Erik Nitsche

Erik Nitsche (September 7, 1908 - November 14, 1998) was a Swiss-born designer who, after moving to the United States at the age of 26, had a long and successful career as a graphic designer and art director. He's most famous for the work he did for General Dynamics, the engineering company, but also created many iconic record album and book covers. I love his abstract geometric images humanized by delicate color palettes. Enjoy!

General Dynamics Annual Report 1955 via

Poster for General Dynamics, Convair 880: world's fastest jetliner, 1959 via

Poster for General Dynamics, General Dynamics, liquid carbonic, medical gases, 1960

Poster for General Dynamics, Astrodynamics, Atoms for peace, 1955

Poster for General Dynamics (Triga around the world, General Atomic) 1960

Gebrauchsgraphic, April 1956

Fortune Magazine, 1954

J.S Bach, The Well-tempered clavier, Decca Records

Debussy, 12 Etudes for Decca Records

Decca Records via

Rachmaninoff for Decca Records via 

Segovia for Decca Records

Mozart for Decca Records

Schumann Dichterliebe for Decca Records

Schubert for Decca Records

Magazine illustration, Eyes of the fighting 9th

Book cover for Harvest Books via

Jim Flora

James Flora, children's book author, magazine illustrator, creator of some of the most zany & memorable album art covers of all time. Remember albums?? Check out the Jim Flora website, run by his family and heirs. There you can learn & see lots more plus purchase fine art prints. 

This is Benny Goodman and his Orchestra

Mambo for cats 1955

Bix and Tram for Columbia records

Louis Armstrong's Hot 5

The Big Robbery

1947 Kid Ory and His Creole Jazz Band 78 album cover

Fetcher Henderson 1942, this work is being featured as set dressing on Showtime's "Masters of Sex", one of my must-watch shows.

Jim Flora Art has released a limited-edition, archival-quality fine art print of an uncirculated, untitled 1940s-era 

Jim Flora | The Day the Cow Sneezed via Stickers and Stuff

Jim Flora | The Day the Cow Sneezed via Stickers and Stuff

Jim Flora | The Day the Cow Sneezed via Stickers and Stuff

Jim Flora | The Day the Cow Sneezed. See more here: Stickers and Stuff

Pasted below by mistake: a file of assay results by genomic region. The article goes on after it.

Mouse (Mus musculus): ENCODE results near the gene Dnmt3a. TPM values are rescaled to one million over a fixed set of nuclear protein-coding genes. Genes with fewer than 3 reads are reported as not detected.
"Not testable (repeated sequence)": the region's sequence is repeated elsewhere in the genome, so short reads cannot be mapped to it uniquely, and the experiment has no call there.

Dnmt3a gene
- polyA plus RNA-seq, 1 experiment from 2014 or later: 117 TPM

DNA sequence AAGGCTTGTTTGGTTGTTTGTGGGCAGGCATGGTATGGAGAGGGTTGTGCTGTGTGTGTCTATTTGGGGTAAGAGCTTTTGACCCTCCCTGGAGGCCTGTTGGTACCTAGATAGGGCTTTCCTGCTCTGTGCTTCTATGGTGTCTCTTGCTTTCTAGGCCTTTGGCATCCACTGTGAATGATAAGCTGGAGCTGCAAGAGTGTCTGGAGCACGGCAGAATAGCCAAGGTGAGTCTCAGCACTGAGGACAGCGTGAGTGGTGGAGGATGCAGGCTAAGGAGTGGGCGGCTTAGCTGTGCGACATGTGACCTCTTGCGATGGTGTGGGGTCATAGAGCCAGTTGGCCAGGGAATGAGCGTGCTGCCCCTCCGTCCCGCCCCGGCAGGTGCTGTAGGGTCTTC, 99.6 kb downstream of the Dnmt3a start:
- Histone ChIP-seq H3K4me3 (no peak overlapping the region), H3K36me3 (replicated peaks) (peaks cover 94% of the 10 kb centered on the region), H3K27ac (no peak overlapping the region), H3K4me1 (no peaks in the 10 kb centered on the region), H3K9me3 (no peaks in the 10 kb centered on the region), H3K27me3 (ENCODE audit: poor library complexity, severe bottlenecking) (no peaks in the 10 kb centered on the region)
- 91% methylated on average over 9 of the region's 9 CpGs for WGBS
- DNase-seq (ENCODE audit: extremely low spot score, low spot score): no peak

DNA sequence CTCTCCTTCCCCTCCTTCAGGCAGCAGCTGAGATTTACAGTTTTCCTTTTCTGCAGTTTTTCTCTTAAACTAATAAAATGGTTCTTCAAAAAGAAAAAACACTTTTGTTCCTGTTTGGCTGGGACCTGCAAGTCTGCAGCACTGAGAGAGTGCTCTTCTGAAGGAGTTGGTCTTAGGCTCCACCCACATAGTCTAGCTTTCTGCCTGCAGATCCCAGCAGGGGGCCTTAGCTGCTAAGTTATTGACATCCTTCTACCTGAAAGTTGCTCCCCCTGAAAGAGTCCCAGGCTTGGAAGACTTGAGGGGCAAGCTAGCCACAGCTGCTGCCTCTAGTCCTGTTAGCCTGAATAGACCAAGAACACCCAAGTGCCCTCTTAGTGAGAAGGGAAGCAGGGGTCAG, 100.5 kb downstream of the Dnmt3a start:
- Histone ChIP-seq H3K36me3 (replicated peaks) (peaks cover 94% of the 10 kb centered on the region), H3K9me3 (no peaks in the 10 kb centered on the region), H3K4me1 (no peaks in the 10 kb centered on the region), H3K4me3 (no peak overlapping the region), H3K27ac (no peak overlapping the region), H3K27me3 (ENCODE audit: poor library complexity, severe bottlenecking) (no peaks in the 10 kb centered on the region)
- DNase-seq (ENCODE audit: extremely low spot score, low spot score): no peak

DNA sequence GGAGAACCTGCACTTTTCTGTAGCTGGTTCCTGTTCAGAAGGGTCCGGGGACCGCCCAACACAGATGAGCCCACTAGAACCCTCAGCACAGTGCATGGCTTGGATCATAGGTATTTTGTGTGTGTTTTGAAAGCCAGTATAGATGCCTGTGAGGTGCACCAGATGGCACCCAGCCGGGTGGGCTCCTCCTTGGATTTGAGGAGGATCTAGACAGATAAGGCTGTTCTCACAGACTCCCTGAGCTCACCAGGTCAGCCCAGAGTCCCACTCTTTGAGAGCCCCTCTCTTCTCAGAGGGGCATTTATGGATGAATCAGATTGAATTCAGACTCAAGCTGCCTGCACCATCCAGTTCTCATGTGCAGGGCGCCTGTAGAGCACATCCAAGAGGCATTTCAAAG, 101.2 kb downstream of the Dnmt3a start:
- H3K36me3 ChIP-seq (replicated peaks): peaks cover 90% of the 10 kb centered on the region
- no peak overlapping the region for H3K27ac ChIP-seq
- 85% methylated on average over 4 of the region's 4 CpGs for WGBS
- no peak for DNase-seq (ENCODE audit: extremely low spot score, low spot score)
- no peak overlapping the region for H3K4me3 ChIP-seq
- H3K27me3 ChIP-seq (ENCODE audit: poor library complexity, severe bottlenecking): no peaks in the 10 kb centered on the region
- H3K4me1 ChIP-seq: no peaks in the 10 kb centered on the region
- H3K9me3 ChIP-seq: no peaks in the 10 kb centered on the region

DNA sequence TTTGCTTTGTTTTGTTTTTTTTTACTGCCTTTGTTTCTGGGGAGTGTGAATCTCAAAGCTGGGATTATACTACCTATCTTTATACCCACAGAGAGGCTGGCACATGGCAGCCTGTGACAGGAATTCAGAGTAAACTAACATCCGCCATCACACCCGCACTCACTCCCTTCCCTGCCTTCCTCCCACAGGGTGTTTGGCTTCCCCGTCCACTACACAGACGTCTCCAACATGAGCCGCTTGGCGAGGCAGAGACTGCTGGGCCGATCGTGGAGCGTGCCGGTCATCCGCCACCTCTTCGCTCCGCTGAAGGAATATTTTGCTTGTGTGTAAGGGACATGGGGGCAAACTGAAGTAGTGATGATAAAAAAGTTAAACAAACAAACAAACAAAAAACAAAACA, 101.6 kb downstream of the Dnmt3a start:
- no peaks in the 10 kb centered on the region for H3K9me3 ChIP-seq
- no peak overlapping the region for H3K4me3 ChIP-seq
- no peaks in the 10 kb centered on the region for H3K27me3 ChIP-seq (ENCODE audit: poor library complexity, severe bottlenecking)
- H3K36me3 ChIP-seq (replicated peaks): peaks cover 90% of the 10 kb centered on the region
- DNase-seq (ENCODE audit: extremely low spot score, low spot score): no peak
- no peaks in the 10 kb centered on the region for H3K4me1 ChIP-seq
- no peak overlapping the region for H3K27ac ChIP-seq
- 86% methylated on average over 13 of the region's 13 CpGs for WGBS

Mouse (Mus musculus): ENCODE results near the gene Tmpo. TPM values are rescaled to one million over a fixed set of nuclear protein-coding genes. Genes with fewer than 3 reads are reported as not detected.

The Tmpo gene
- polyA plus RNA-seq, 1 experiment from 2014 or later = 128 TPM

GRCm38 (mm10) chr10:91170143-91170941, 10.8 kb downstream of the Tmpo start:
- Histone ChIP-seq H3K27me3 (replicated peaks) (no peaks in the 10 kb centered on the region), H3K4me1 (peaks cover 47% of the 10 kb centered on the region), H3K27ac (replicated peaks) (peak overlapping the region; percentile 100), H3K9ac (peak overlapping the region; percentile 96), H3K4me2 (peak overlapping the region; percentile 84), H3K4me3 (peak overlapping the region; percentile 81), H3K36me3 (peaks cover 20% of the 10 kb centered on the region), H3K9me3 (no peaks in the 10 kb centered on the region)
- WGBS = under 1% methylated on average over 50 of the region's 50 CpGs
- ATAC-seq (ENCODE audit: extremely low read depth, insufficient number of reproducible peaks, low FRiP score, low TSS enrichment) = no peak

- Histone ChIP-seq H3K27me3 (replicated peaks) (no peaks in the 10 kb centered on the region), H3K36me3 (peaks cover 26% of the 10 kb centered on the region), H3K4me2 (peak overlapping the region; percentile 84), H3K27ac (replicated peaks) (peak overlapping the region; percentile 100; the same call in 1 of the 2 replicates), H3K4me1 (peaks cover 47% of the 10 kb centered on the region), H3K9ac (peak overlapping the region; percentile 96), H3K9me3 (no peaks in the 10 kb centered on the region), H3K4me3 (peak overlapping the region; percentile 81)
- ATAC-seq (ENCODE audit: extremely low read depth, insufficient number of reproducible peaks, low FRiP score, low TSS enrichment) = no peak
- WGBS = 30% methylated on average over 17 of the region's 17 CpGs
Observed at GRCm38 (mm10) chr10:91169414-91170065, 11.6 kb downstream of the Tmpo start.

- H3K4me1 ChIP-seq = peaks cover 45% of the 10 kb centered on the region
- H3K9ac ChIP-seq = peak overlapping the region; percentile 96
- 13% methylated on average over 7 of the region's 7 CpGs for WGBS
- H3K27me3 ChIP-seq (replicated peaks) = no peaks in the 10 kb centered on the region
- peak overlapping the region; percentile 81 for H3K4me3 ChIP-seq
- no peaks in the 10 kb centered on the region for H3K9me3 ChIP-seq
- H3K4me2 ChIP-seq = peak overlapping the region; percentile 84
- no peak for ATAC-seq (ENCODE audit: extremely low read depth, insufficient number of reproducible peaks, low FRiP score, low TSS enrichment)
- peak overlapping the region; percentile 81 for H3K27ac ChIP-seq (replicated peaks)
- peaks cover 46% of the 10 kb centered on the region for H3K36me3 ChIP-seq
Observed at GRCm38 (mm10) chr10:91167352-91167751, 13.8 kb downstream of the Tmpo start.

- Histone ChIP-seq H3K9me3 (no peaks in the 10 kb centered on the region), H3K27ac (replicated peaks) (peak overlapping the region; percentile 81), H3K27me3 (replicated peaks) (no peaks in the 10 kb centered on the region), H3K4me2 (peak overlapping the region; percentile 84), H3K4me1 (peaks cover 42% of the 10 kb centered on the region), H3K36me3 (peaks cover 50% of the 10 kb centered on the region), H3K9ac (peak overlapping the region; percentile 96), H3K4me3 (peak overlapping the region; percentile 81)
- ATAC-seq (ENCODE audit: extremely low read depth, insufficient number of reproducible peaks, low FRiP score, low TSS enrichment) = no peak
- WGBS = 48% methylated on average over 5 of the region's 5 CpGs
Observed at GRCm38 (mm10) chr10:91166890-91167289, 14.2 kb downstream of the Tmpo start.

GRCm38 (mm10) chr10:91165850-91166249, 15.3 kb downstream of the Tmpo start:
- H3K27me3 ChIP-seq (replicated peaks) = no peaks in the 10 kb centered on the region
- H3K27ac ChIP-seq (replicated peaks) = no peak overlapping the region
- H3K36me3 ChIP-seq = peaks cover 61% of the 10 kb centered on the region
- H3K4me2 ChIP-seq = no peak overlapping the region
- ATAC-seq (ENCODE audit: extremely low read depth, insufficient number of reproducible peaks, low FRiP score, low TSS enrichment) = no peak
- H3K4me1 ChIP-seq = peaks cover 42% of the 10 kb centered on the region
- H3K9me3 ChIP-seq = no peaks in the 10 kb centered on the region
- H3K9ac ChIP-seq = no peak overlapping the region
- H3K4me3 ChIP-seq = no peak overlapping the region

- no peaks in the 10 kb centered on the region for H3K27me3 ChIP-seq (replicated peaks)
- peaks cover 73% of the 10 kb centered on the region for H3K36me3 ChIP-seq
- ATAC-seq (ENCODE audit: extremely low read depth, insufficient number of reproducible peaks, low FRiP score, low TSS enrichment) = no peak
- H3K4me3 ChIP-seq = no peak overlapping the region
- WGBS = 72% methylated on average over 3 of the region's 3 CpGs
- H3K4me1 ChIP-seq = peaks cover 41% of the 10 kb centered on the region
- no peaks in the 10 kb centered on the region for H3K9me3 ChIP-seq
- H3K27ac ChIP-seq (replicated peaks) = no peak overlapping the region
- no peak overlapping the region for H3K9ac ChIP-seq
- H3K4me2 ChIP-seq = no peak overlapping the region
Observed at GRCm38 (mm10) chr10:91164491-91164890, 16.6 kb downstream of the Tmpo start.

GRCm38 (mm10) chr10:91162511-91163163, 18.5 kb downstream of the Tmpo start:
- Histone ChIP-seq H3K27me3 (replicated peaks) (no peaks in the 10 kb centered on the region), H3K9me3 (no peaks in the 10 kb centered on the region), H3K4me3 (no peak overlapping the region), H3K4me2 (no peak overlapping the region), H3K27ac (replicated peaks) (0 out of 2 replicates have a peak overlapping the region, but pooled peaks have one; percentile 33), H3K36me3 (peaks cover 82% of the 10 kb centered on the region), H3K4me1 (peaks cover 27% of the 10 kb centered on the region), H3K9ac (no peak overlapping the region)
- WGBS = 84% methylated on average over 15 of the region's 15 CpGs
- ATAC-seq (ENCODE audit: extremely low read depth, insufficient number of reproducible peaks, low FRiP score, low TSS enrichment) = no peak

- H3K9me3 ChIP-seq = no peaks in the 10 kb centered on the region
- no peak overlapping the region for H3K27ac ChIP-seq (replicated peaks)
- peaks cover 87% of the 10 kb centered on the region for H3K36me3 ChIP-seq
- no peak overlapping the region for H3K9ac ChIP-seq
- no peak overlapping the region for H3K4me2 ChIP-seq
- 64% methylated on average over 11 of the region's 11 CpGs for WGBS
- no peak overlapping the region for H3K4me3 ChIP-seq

The fabulous Alex Steinweiss

Alex Steinweiss was the man who basically invented the album cover. Before him, record sets were sold in book-like albums with brown paper interior sleeves containing multiple records, and the covers were simply plain, like the old photo albums or scrapbooks.  

Steinweiss convinced his bosses at Columbia records to invest in the equipment to print on these covers. They started with generic covers that would leave a space for the album titles, and then gradually each album would have it's own conceptual design, as we know it today.

For more covers and info, visit Poul Webb's blog here.

This is an example of one of Steinweiss's early generic covers, used for symphonic works, the title would be inserted in the white box.

Wilhelm Furtwangler conducts Schumann & Haydn. mid 1950s

Paul Hindemith "Die Harmonie Der Welt" mid 1950s

Paul Hindemith "Die Harmonie Der Welt" mid 1950s

I love this Boswell Sisters cover from 1942, as I love the Boswell Sisters themselves, but we'll talk about that later!

Boogie Woogie set 1942

Boogie Woogie set 1942

Morton Gould and His Orchestra 1951

Otl Aicher

Aka Otto Aicher (1922 – 1991)  was a German graphic designer best known for creating the stick figures that we see in use on modern international signage (think restroom man & woman symbols) for the 1972 Munich Olympics. He also created the Rotis font family. I believe these are record album covers from around 1950.